Ireland native John C. McCrudden served in World War II and later immigrated to New York City with little money, but a strong resolve to provide a bright future for his family.
That characteristic marked his life as a dedicated husband and father of eight children, who were raised mostly in Kings Park, family said.
McCrudden died March 31 of pulmonary complications in hospice in Fountain Hills, Ariz., relatives said. He was 91.
McCrudden's son Kevin McCrudden described him as a "loving" father who exemplified perseverance.
"He went from someone who had a junior high school-level education . . . overcame an environment of not having much, coming to America . . . and making sure all of his children got a college education," said Kevin McCrudden, 50, of Smithtown.
His father was born Dec. 24, 1922, in Letterkenny, Ireland, to parents who were a farmer and a nurse. He had 11 brothers and sisters, and after attending school until about age 14, worked odd jobs to support the family farm.
At 19, McCrudden joined the British Royal Air Force and served as a truck driver, delivering whatever was needed to the front lines after Normandy.
Though wounded in Antwerp, Belgium, McCrudden assisted in The Battle of the Bulge, his family said. "He and one of his childhood friends were working together," said Kevin McCrudden. "They were exposed to gunfire . . . When he turned, and they started to run, his buddy was already dead."
After the war, John McCrudden married his wife, Susan "Violet" Logue, in Ireland in the 1940s.
In 1953, McCrudden moved to New York City and worked in construction, and as a groomsman for thoroughbred racehorse trainer James "Sunny Jim" Fitzsimmons, the family said.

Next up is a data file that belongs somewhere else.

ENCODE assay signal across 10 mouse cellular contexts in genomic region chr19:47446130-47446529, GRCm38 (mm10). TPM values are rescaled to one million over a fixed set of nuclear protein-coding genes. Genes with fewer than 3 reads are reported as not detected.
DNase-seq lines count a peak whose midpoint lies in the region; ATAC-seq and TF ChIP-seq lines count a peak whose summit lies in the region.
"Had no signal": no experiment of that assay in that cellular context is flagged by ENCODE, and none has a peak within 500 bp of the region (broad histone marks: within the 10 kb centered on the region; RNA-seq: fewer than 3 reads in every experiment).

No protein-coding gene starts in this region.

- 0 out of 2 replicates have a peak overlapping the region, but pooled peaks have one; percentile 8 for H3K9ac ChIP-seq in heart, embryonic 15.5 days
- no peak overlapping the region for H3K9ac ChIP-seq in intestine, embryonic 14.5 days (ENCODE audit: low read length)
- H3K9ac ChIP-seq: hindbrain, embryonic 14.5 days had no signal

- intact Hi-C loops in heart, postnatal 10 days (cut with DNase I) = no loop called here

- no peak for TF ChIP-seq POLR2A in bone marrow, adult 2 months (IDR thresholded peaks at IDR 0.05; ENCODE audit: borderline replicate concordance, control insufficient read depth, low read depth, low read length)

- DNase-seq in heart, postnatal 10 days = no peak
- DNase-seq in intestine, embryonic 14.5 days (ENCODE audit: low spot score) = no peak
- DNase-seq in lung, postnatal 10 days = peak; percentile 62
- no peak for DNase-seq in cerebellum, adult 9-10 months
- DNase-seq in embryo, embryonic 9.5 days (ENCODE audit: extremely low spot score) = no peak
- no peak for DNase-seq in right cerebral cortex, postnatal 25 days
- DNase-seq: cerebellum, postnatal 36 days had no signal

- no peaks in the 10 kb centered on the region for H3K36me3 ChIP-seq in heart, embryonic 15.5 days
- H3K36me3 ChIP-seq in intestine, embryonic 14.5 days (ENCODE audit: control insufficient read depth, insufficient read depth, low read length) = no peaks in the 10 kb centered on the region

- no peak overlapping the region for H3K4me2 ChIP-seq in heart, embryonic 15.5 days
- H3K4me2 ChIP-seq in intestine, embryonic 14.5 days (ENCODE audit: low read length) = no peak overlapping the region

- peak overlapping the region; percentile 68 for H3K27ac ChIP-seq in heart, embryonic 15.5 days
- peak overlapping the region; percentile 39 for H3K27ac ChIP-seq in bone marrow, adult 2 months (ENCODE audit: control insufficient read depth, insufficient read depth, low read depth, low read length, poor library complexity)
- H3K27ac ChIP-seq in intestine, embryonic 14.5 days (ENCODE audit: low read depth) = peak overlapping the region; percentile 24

His wife and children joined McCrudden in 1954, and settled in Kings Park, where he worked as a custodial supervisor at Ralph J. Osgood Intermediate School, and helped establish a soccer team for his sons. Four went on to become professional soccer players and one a boxer.
McCrudden's daughter Mary Eisenstein, 64, of Mattituck, said he was a skilled storyteller who sang at family functions, adding, "There was a poetic nature to the story, which then would have been reflected in the beautiful Irish tenor voice he had."
His niece, Siobhan Gallagher, 51, of Belfast described McCrudden as an example for family members in Ireland.
"He came home to Ireland regularly, and for us, he was like the person who lived the American dream," said Gallagher. "He told everybody to look for good things in life, and [that] most importantly was family."
McCrudden's wife died in 1996. Survivors, in addition to his children Mary and Kevin, include his sons, William McCrudden, 63, of Waterloo, N.Y.; John McCrudden, 62, of Fountain Hills, Ariz.; Vincent McCrudden, 53, of Long Island City, Queens; Daniel McCrudden, 58, of Chicago; daughters, Kathy Warszycki, 61, of Kings Park; and Karen McCrudden, 50, of Fountain Hills, Ariz.; brothers, Jack McCrudden, 87, of Derry, Northern Ireland; Paddy McCrudden, 73, of Buncrana, Ireland; sister, Carmel McCrudden, 83, of Carndonagh, Ireland; 11 grandchildren; and eight great-grandchildren.
Funeral services will be held Monday from 2 to 4 p.m. and from 7 to 9 p.m. at Grant Funeral Home, 3640 Rte. 112, Coram. A private burial service will be held Tuesday at Holy Sepulchre Cemetery in Coram. The family requests that comments be made on McCrudden's Legacy.com page.